You are aware that the civilization of mankind has proceeded by stages and that its course has been one of development and progress. This progress has been from the simple towards the complex. Institutions have been multiplied, functions in the body social have been divided and subdivided, interests have increased in number and have been more and more interlaced with each other, classes and professions have arisen which were formerly unknown. We can no longer divide society exhaustively into upper, lower, and middle classes. In this country, at least, such a division would have no meaning. Government has passed through successive forms and stages, which we generally regard as successive improvements, until now government is a complex machine, with numerous departments, diverse organs, complex functions, and above all an abstraction called law which determines the method of operation of all the parts. A nation is no longer a horde of individuals following the command of one man. It is a vast organism. Its members are endowed with free will to determine their own acts in accordance with their own wishes. They undertake independent enterprises of wide scope; they select their own combinations into which they enter; they form their own opinions of what is wise and right and true. They find in all this that they are inextricably entangled with each other. Society is solidified and bound together by these numerous bonds, and we find that it is of the utmost importance to us that our neighbors, as well as ourselves, be wise and prudent, for we see that their folly or wisdom reacts upon us as ours upon them. We can no longer appeal to some supreme ruler to make others do what they ought to do in the interest of all. We must get together and by common consent agree upon what we will do, what concessions we will make to the common interest, what efforts we will contribute to the general welfare. We can no longer get the social body regulated by instructing a prince or a few ministers; we must mold public opinion — this new power until recently unknown as a social force, but now seen to be the great engine which controls the whole. So too we find that the government, however free may be its form, inherits traditions and bears names of authority. Power of control must be lodged somewhere, at least as a reserve for those cases in which malice, evil, and passion raise their heads. But those who are clothed with this power undergo an inevitable temptation to abuse it. They have an opportunity to exert upon the social body a power not justly theirs as individuals. They may use this influence selfishly for themselves or their favorites. For the more completely we popularize a government, the more we trust it; we put our interests of all kinds at its mercy. Hence it occurs that the government, either ignorantly from want of knowledge to use the great powers it possesses for the general good, or with corrupt motive, inflicts harm upon the citizen. It is, therefore, necessary for us to agree what powers we will give to the officers of government, and what restrictions we will put upon them. Our determinations in regard to these things — what we will do and allow to be done, or what we will not do or not allow to be done by each other; what things the government shall do or shall not do on our behalf — constitute the body of our laws. Still again: when the mass of the population governs, an important question arises as to how its will is to reach an expression. An opportunity offers itself for manipulating this body in order to make it do what a few desire that it shall do. Every such body is subject to manipulation and any clique, party, or corporation which has a definite object which it pursues steadily and energetically, is able to lead the mass of uninstructed or indifferent citizens.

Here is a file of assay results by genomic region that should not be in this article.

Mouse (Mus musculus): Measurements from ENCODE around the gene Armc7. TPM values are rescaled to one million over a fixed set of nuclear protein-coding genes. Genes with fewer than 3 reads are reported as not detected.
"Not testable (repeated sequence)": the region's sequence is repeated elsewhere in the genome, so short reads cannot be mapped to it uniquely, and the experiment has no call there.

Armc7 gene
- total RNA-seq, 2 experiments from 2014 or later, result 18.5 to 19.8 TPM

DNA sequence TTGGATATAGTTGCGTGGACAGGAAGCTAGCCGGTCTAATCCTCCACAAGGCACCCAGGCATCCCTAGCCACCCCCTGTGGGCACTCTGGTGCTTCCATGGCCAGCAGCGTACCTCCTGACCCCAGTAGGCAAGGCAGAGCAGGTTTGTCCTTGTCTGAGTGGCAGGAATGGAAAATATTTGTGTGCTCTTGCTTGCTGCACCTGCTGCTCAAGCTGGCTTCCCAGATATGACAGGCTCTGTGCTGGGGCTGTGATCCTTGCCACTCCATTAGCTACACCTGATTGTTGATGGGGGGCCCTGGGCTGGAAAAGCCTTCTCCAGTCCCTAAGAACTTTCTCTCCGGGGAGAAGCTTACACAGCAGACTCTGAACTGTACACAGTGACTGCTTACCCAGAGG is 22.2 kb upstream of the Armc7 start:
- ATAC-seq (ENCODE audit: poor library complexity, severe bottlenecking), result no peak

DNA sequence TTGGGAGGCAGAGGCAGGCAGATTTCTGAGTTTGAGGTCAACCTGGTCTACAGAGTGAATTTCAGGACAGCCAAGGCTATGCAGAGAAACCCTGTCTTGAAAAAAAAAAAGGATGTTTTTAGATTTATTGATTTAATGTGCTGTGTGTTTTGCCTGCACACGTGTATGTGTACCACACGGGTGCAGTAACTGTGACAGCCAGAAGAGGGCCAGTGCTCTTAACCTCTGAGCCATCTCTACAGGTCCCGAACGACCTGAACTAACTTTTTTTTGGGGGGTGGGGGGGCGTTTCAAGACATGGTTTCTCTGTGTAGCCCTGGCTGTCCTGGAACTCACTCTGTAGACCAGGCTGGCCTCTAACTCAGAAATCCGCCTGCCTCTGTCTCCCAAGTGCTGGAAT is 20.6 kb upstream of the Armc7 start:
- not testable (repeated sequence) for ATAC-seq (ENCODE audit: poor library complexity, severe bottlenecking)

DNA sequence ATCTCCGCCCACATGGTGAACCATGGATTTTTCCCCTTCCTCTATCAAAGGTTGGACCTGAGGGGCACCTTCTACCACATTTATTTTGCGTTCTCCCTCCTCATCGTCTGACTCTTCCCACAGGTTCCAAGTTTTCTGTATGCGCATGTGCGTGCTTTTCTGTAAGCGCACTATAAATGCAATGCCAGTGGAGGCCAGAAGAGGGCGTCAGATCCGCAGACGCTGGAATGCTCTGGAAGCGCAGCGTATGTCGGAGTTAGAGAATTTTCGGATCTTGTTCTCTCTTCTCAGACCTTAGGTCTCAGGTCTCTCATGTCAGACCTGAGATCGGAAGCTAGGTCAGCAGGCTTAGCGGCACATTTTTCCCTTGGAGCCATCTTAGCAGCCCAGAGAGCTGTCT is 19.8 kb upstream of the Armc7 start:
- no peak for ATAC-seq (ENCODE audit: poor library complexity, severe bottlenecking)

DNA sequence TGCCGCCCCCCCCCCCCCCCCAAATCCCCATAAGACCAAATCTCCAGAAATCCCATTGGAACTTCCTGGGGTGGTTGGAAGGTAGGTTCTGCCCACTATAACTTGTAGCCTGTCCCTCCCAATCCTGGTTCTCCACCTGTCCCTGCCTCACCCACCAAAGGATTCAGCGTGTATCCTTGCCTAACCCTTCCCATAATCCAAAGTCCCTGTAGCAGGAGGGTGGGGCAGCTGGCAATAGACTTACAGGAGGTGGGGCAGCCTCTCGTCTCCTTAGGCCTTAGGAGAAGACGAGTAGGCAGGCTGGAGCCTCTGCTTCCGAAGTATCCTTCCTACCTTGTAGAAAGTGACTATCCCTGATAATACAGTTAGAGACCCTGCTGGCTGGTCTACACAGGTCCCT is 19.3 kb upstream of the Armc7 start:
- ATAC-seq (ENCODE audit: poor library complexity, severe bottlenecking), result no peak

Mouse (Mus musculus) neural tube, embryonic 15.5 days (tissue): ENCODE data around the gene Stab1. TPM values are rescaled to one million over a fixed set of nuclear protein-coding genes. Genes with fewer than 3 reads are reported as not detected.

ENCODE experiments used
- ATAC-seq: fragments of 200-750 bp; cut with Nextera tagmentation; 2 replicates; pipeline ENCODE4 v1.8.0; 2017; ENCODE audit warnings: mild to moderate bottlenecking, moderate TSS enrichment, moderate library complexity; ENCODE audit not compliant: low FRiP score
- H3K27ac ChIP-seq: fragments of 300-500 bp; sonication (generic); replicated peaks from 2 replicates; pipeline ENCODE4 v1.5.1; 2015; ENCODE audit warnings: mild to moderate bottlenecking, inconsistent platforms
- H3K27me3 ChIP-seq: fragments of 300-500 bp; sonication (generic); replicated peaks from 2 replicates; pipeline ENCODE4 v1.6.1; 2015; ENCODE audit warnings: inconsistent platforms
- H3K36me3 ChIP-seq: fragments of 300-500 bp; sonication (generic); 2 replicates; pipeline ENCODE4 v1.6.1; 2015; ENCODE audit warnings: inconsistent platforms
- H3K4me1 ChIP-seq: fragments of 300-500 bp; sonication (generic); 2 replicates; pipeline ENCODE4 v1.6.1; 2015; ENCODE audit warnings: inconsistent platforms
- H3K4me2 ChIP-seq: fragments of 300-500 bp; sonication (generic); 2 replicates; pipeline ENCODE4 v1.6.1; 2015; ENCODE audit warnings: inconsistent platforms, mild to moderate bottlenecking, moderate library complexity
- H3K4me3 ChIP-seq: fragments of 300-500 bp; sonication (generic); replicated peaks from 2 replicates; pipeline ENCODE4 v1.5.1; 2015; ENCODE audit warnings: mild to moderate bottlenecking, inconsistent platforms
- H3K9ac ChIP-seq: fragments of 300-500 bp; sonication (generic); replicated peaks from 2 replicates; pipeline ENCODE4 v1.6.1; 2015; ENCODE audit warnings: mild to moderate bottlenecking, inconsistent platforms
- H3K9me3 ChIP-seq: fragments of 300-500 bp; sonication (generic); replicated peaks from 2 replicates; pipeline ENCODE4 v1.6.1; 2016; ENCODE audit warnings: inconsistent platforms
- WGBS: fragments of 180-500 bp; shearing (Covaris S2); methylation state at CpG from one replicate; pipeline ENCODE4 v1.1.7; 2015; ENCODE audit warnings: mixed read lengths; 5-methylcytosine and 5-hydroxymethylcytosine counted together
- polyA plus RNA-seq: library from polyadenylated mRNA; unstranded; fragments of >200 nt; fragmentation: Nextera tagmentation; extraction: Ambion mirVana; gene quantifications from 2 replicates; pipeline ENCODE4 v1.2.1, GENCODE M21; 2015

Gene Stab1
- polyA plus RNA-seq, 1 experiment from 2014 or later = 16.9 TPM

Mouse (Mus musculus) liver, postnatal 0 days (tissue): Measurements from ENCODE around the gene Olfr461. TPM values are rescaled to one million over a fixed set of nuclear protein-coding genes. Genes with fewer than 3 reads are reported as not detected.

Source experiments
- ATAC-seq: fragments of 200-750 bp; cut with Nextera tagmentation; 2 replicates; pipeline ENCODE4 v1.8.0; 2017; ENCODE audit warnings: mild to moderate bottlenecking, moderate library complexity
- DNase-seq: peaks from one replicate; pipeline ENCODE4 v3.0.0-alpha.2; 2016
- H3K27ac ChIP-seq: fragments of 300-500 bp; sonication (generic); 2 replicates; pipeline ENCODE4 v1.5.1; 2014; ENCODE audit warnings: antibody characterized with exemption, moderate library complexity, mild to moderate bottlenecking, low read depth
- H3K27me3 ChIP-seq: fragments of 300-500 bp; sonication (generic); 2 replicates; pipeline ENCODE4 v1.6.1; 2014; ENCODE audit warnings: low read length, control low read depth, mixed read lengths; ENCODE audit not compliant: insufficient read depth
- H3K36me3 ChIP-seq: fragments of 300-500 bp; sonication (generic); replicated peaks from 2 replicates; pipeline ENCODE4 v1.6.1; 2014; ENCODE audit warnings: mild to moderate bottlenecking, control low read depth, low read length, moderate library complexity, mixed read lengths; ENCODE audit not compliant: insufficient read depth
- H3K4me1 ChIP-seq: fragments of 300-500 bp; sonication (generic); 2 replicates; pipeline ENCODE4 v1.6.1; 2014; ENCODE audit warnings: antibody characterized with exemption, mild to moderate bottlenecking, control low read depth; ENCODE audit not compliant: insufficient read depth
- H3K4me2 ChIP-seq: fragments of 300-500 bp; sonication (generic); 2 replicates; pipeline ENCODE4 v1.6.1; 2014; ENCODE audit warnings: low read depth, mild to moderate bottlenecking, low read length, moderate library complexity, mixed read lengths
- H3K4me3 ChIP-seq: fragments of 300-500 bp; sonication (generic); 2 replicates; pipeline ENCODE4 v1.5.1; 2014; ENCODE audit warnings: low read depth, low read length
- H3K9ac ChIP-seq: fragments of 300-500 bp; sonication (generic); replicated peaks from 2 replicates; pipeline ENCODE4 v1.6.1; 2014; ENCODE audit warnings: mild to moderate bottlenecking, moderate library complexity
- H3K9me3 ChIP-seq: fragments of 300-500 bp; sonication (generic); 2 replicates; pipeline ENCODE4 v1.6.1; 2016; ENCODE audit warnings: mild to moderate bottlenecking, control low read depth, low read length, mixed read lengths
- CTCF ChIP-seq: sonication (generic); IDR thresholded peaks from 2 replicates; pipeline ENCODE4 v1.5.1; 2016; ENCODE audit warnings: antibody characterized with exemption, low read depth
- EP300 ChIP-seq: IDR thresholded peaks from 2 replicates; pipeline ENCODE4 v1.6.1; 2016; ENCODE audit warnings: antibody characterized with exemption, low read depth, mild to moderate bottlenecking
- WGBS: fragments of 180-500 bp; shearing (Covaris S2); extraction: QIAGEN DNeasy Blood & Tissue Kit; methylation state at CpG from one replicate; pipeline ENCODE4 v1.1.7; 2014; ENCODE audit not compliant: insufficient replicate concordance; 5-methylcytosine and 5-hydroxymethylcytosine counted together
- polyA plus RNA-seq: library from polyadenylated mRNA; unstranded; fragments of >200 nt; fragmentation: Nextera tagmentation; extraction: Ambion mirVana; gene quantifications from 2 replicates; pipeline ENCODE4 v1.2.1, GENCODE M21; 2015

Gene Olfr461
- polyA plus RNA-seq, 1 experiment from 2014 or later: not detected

This is especially the case with regard to party government — and no other kind of government is possible, so far as we can yet see, in a republic. The party tends to become a unit inside of the nation. It acquires vested interests, traditions, history, glory, all of which give it momentum. It is able to carry measures under the party name irrespective of their wisdom. It is able to cover up and conceal wrongs under the mantle of past achievements. Its watchwords and its slang acquire infallible authority. When a party has reached this stage, it is a valuable piece of property. It is like an army trained and disciplined to obey orders without asking questions or making objections. Then the question is, who is to command; and a man or a clique who holds the authority over it can do with it what he chooses. It is a machine all finished and oiled to work smoothly and it obeys as well one hand on the lever as another.